Kamakura served as the capital of Japan from 1185 to 1333.
Two earlier capitals, Nara (710-784) and Kyoto (approx.794-1868), were established by the nobility over a period of more than 1,000 years.
Yet the samurai class turned Kamakura into a refined capital in just 200 years.
As the samurai, or warrior nobility, gained independence from the role of protecting the aristocracy, they gained strength in Kamakura under the Shogunate.
They did not have the financial power and cultural education of the nobility, and thus aimed to create a new type of city, simple in structure yet powerful in appearance.
To do so, they integrated the concepts found in Hachimangu Shrine deities, Zen Buddhism principles, and Kamakura's inspirational nature.
The influence of this unique combination can be seen at Kakuonji, a temple of the Shingon sect. The temple's main building (honden) was created in the Zen architectural style.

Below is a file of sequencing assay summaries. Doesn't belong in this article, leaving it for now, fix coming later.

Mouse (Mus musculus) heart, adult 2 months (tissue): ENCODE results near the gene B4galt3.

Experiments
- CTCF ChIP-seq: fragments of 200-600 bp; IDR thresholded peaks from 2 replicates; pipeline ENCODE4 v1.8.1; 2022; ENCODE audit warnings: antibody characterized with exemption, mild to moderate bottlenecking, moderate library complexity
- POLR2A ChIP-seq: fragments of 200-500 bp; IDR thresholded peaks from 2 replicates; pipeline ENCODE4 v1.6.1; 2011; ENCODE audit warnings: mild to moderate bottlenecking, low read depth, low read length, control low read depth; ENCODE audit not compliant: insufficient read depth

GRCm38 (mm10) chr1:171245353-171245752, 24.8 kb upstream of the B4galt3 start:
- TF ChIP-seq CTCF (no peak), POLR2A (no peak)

After the fall of the Shogunate in 1333, Japan's capital returned to Kyoto. Later, during the Edo period (1603-1868), the capital of Edo (present day Tokyo) gained popularity.
As Kamakura gradually declined, it was financially difficult for many temples to survive.
In modern times, as more people moved to Tokyo and Yokohama from other parts of the country, Kamakura began to serve as a close-by resort and summer getaway.
Today, this small city, surrounded by mountains and the sea, is blessed with a quaint townscape that combines many well-preserved medieval structures and modern buildings. We welcome you to Kamakura and hope you enjoy this unique mosaic where the old and the new, the natural and the manmade, intersect.